The first game of the tie at Vasco’s Estádio São Januário in Rio was very similar to Corinthians’ first match in Ecuador. It was a 0-0 stalemate. Dede’s absence proved that Vasco could still keep a clean sheet without him and for Corinthians, it was the ideal result to take back to the Pacaembú. As long as they followed the same plan as they did against Emelec, they would be through. 

Tite stuck to his conservative plan but the game was different from the first leg, Vasco were on top and there were big chances for both sides. Two big chances in the second half were squandered by Vasco. Diego Souza managed to drag wide a shot, one on one with Cássio and then Nílton hit the bar with a free header from a corner. 

Corinthians fought back and 13 minutes from time, Emerson scuffed a shot from inside the box onto the post.  

Then three minutes from time, Corinthians had teed themselves up with a big chance to win the game from a corner. Alex swung in the ball and found an unmarked Paulinho just outside the six-yard box. Paulinho threw himself at the ball and found the bottom right-hand corner of the goal. There was no way back for Vasco. Corinthians frustrated them for the last few minutes of the game and edged themselves into the semi-final after holding their nerve over the two-legs.

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Fierce inner-city rivals Santos would be the only team now that could stop Timão from reaching their first Libertadores final. This would be Corinthians’ toughest challenge yet. Young winger Neymar had been causing headaches all season for defenders across South America. Although there was some other talent in the Santos side such as Ganso and Elano, Neymar was their attack. If Corinthians could stop him like Vélez Sarsfield did in the previous round by not letting him have any space on the ball, they’d be alright. 

Once again like all of their other ties, Corinthians would be playing the first leg away again at Santos’ Urbano Caldeira, Altitude and travel distance were not an excuse anymore, Corinthians couldn’t afford to rely on a 0-0 draw to see themselves into the second leg. Santos’ quality would punish them for it. 

Corinthians started the night as the stronger side and were rewarded with the pressure they applied in front of the intimidating Santos Torcidas Jovem ultras. Paulinho carried the ball forward after receiving it from Alex just inside the Santos half. Paulinho sprayed the ball out to  Emerson just inside the corner of the box. Emerson took one touch with his right to set the angle for the shot and curled the ball into the top corner, 0-1 Corinthians.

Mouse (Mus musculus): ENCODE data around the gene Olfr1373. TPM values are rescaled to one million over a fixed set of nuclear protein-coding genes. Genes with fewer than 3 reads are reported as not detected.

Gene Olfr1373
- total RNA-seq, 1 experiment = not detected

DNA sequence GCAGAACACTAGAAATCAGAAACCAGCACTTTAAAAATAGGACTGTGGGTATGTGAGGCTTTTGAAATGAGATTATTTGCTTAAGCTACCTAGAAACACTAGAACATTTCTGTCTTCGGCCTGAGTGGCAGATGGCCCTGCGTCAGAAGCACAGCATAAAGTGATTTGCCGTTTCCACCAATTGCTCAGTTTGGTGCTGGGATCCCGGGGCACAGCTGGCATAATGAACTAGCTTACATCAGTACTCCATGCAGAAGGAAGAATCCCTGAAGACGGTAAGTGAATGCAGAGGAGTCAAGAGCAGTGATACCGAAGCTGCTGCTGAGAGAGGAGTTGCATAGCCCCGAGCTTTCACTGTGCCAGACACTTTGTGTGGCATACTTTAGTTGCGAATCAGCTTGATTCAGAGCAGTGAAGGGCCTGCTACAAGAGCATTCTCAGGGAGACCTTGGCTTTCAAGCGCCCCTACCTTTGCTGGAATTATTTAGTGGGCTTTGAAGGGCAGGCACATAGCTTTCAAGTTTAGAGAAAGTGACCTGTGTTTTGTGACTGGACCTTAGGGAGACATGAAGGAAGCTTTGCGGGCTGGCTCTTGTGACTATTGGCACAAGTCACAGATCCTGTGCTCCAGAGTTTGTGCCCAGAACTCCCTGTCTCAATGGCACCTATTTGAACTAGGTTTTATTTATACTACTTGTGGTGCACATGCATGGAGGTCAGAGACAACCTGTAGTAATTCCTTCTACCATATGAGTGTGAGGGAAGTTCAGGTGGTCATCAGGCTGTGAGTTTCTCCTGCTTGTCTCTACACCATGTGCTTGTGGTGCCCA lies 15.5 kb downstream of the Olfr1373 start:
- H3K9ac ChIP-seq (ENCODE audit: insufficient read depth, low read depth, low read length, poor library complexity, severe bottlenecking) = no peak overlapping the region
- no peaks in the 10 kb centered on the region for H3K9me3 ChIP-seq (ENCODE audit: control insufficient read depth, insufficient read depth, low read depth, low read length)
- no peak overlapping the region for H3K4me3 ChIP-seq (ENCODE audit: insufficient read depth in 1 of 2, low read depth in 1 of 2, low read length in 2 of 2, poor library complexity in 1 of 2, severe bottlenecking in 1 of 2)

Corinthians now had a stronghold on the game and as long as they could stop Neymar, they’d take a vital away goal to the Pacaembú. Neymar was double marked by Ralf and Paulinho out of the game and now the emphasis was all on keeping the score 0-1. Santos threw everything at the game but it was to no avail. Cássio was managing to keep out everything that was being thrown at him. 

Santos had two massive chances to equalise in the last 15 minutes. The first was a low cross fired in from Alan Kardec towards Neymar, who was centimetres away from reaching the ball but agonisingly couldn’t stretch out far enough to tap it into the empty net. The second was a corner that fell to centre-back Juan, on the half volley who’s attempt was kept out by Cássio reaching across all of his goal to keep the shot out at full stretch. 

For all of Santos’ firepower that they had going forward, they couldn’t get past the strong defence that Tite had assembled that had only conceded two goals throughout the whole tournament. The second leg at the Pacaembú would prove as to whether Corinthians could manage Neymar et al for another 90 minutes. So far they had managed to achieve another clean sheet and had set themselves up in a good position with a one-goal lead to reach their first-ever final at the expense of their rivals that loved to rub into their faces at every opportunity. 

However, things didn’t go to plan. Thirty-five minutes in, Neymar gave Santos the lead to silence the loud Fiel, Corinthians faithful. If Corinthians couldn’t find a goal, which could’ve been quite likely considering they still weren’t playing with an out and out striker, extra time would be needed to separate the two sides. 

Corinthians weren’t going to have their Sueño Libertador ruined by Santos. It couldn’t happen. They weren’t going to and made it 1-1 three minutes into the second half through Danilo. Alex found him with a free kick on the edge of the Santos box and Danilo finessed the ball in after being found in acres of space inside the unmarked six-yard box. 

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For just under an hour Corinthians had to do what they did best, defend. Once again, Santos threw everything at Corinthians knowing a goal would see them through. And once again, Corinthians survived the avalanche. Another resolute and compact performance was enough to send Timão into their first-ever Libertadores final. 

Corinthians’ opponents in the final would be another heavyweight of South American football, Boca Juniors from Buenos Aires. Boca were going for their seventh Libertadores alongside a 30th league title. 

Boca played a similar defensive style of football to Corinthians, conceding only seven goals up to this stage in the Libertadores. Led in midfield by 34-year-old Juan Roman Riquelme, Boca were hoping Corinthians would slip up at their intimidating La Bombonera ground in the first leg and succumb to the myth of teams being beaten by the atmosphere there. 

Both teams would have to change their style of play. Corinthians couldn’t sit back and be compact as Boca also played the same way. One of these sides would have to eventually give into the other in this two-legged, continental game of chess.